Written by frequent collaborator Richard Matheson, the film is not really a faithful adaptation, it is a cleverly written story that fuses many different Poe's short stories in one. The story unfolds nicely and as in the previous film, the characters are the film's soul. Matheson perfectly forms the bonds and relationships between them and none is left without a time to shine. The mystery of Elizabeth's death and Medina's castle is very well-handled and the unexpected climax is a classic horror moment. Once again Matheson delivers a terrific script that captures Poe's obsession with ancient buildings and Gothic settings.

Despite the low-budget, Roger Corman manage to surpass what he achieved in "House of Usher" taking care in every little detail, with the lavish sets and gorgeous cinematography making the film look as beautiful as a canvas. The films of the so-called "Poe cycle" are almost always labeled as his best and not without a reason, as they prove that Corman was not a mere director of low-grade cheap films. He was truly a daring and inventive artist and this film remains as one of his most powerful masterpieces.

The cast this time is superb, with Vincent Price taking the lead role with great talent and powerful presence. With ease he can go from melodrama to utter horror and his melancholic over-the-top melodrama was right at home in Poe's adaptations. John Kerr makes a terrific counterpart and his performance is very believable. As a stranger in a strange-land, his character brings balance to the film and Kerr makes the most of it. The beautiful ladies Barbara Steel and Luana Anders show off not only their beauty, but also their talent. Steel's aura of mystery suits perfectly the atmospheric horror of the film and Anders displays her talent for melodrama.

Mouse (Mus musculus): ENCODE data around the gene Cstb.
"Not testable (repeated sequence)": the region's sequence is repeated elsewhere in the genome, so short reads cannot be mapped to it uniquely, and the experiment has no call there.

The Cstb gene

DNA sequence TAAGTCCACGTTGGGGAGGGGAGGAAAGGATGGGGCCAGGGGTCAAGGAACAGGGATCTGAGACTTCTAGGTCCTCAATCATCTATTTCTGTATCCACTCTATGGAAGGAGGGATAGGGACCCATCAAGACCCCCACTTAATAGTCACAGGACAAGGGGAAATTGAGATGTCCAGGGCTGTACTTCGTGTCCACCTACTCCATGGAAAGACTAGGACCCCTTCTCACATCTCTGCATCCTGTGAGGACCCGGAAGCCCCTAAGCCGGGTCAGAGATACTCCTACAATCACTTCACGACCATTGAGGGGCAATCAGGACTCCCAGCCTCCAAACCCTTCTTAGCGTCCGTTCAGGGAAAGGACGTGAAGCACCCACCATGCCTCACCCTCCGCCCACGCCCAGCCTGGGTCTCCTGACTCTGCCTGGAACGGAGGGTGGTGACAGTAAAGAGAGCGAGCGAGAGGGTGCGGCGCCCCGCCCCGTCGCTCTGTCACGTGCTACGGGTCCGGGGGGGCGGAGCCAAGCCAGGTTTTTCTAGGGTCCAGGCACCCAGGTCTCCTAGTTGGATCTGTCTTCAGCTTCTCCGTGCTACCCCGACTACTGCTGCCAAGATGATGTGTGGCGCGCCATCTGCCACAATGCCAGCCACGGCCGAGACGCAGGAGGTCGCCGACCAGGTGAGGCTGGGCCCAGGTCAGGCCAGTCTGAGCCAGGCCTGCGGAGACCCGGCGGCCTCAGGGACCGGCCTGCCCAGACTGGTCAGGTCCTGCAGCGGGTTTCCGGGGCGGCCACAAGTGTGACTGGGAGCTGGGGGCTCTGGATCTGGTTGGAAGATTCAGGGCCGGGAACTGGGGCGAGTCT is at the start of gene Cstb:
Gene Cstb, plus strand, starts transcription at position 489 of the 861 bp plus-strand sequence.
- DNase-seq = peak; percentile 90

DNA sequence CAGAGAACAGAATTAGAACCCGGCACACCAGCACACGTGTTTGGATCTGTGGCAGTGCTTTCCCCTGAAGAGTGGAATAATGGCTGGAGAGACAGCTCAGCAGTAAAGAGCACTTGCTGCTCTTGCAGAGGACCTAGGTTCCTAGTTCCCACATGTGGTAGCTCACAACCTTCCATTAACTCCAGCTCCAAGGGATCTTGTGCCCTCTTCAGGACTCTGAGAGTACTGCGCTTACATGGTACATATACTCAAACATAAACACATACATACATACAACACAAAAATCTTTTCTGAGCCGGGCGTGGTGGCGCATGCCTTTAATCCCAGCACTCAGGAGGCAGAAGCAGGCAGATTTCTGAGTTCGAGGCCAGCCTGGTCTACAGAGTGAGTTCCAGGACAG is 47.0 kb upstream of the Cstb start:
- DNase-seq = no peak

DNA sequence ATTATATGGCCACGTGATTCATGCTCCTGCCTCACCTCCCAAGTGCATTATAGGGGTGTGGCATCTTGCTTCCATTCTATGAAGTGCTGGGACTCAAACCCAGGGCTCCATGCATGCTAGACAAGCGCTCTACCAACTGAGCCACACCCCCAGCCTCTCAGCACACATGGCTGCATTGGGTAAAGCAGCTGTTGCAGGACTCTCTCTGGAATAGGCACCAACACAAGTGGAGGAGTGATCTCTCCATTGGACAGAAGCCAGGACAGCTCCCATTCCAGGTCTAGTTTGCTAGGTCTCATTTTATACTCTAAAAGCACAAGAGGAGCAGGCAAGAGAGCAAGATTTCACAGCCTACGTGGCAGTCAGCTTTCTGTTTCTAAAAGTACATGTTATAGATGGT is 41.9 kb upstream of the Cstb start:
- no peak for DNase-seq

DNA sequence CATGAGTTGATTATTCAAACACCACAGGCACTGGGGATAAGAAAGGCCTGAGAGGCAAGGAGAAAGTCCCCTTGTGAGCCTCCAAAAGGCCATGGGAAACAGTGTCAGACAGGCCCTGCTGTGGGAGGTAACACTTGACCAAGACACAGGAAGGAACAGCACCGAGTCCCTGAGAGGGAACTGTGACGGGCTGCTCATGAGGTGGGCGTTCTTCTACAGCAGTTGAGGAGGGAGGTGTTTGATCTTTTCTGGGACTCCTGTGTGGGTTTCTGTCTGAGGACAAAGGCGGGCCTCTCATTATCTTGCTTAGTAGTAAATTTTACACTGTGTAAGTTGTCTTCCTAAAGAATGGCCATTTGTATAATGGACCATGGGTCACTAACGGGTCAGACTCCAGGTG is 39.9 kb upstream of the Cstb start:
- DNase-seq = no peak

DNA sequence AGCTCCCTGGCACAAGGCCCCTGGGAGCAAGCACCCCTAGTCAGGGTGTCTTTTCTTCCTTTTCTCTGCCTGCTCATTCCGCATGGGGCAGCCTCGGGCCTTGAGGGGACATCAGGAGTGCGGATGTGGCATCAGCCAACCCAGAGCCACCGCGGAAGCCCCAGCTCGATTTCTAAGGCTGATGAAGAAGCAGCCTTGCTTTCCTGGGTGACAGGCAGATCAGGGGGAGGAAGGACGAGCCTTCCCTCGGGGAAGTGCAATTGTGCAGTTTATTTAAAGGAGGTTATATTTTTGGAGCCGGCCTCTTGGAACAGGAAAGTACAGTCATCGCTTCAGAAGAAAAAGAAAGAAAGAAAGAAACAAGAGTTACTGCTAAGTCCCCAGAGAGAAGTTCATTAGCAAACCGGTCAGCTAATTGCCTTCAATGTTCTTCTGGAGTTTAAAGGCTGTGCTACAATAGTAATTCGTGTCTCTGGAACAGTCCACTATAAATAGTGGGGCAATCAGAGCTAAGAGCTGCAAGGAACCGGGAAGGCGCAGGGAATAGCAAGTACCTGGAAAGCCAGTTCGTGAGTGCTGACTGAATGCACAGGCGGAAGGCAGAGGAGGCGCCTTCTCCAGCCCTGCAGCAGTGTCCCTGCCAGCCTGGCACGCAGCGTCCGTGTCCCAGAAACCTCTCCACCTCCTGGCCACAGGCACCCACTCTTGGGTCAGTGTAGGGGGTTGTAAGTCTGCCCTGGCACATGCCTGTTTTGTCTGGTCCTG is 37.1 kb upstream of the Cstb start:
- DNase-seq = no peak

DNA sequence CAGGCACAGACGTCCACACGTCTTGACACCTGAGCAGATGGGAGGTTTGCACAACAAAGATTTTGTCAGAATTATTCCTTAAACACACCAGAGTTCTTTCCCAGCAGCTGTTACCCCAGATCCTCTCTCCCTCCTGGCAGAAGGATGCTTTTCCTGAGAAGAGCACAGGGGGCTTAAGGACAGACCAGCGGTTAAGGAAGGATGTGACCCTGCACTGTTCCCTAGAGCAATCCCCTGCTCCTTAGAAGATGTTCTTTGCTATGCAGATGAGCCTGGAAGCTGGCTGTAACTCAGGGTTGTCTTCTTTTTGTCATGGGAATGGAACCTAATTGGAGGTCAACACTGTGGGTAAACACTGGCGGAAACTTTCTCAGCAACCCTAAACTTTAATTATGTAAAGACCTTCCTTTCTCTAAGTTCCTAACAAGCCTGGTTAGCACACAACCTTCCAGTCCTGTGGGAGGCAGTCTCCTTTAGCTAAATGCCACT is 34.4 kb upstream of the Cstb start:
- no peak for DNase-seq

The film is near perfect and a great joy to watch. Never dull nor boring, the film captures the Gothic horror of Poe's stories and gives them homage in a grandiose way. A big improvement over the first of Corman's "Poe films", it's hard to find a flaw in it as nearly everything is its right place. From Price's on-screen presence to the wonderful sets, "Pit and the Pendulum" is a masterpiece of low-budget film-making, a movie that looks even better than most of the big studios productions.

"Pit and the Pendulum" proved to be up to its reputation and it quickly became a favorite of mine. Personally, the discovery of this gems has drastically changed my idea of Roger Corman's work, as this group of films prove that this man is a serious artist who knew how to make a movie that was an economic and a artistic success. This film is another great Gothic horror treasure. 8/10
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Magnificent Gothic horror masterpiece!
The_Void31 December 2004
From horror's premier team of Roger Corman, Vincent Price and, of course, Edgar Allen Poe comes this menacing, macabre and suspenseful tale of insanity, death and betrayal. This film is certainly one of, but maybe even 'the' finest Corman-Poe film. It's Poe at his most devilishly malicious as it deals with themes of torture, and the most frightening method of death known to man; being buried alive. As usual, Vincent Price takes the lead role as the tortured soul of the piece, this time playing Nicholas Medina; the son of the Spanish inquisition's most notorious torturer. All is not well for Nicholas, as his beloved bride, Elizabeth, has killed himself and the notion that she may have been buried alive has tortured the torturer's son to the brink of insanity. We enter the fray as Elizabeth's brother comes to the castle in search of answers to discover the fate of his sister...